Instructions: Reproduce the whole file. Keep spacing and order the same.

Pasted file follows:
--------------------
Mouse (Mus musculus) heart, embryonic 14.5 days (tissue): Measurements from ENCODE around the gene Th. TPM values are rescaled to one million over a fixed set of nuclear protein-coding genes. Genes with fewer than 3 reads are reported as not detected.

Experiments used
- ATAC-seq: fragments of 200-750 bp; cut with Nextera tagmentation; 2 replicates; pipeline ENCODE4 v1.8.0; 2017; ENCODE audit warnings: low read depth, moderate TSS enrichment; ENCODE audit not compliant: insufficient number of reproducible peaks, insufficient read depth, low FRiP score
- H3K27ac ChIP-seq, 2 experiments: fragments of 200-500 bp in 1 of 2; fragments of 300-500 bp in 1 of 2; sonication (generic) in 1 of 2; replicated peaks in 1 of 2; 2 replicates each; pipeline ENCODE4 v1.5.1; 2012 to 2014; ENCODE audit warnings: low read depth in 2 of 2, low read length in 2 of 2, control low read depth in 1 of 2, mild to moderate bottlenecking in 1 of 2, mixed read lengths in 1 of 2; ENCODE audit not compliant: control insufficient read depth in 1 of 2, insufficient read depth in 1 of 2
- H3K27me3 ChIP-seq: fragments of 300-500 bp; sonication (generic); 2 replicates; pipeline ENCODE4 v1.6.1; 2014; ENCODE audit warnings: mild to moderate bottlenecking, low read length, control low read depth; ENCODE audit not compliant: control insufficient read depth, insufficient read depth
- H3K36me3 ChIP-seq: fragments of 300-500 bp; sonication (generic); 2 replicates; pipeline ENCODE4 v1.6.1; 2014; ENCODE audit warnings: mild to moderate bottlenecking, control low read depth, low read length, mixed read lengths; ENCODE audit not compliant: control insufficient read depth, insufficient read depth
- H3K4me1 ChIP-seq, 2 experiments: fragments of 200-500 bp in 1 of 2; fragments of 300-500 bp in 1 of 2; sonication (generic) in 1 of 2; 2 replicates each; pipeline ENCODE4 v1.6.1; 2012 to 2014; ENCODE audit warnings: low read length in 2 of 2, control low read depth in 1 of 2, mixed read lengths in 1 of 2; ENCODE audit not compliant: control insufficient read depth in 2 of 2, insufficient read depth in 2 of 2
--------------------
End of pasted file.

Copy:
Mouse (Mus musculus) heart, embryonic 14.5 days (tissue): Measurements from ENCODE around the gene Th. TPM values are rescaled to one million over a fixed set of nuclear protein-coding genes. Genes with fewer than 3 reads are reported as not detected.

Experiments used
- ATAC-seq: fragments of 200-750 bp; cut with Nextera tagmentation; 2 replicates; pipeline ENCODE4 v1.8.0; 2017; ENCODE audit warnings: low read depth, moderate TSS enrichment; ENCODE audit not compliant: insufficient number of reproducible peaks, insufficient read depth, low FRiP score
- H3K27ac ChIP-seq, 2 experiments: fragments of 200-500 bp in 1 of 2; fragments of 300-500 bp in 1 of 2; sonication (generic) in 1 of 2; replicated peaks in 1 of 2; 2 replicates each; pipeline ENCODE4 v1.5.1; 2012 to 2014; ENCODE audit warnings: low read depth in 2 of 2, low read length in 2 of 2, control low read depth in 1 of 2, mild to moderate bottlenecking in 1 of 2, mixed read lengths in 1 of 2; ENCODE audit not compliant: control insufficient read depth in 1 of 2, insufficient read depth in 1 of 2
- H3K27me3 ChIP-seq: fragments of 300-500 bp; sonication (generic); 2 replicates; pipeline ENCODE4 v1.6.1; 2014; ENCODE audit warnings: mild to moderate bottlenecking, low read length, control low read depth; ENCODE audit not compliant: control insufficient read depth, insufficient read depth
- H3K36me3 ChIP-seq: fragments of 300-500 bp; sonication (generic); 2 replicates; pipeline ENCODE4 v1.6.1; 2014; ENCODE audit warnings: mild to moderate bottlenecking, control low read depth, low read length, mixed read lengths; ENCODE audit not compliant: control insufficient read depth, insufficient read depth
- H3K4me1 ChIP-seq, 2 experiments: fragments of 200-500 bp in 1 of 2; fragments of 300-500 bp in 1 of 2; sonication (generic) in 1 of 2; 2 replicates each; pipeline ENCODE4 v1.6.1; 2012 to 2014; ENCODE audit warnings: low read length in 2 of 2, control low read depth in 1 of 2, mixed read lengths in 1 of 2; ENCODE audit not compliant: control insufficient read depth in 2 of 2, insufficient read depth in 2 of 2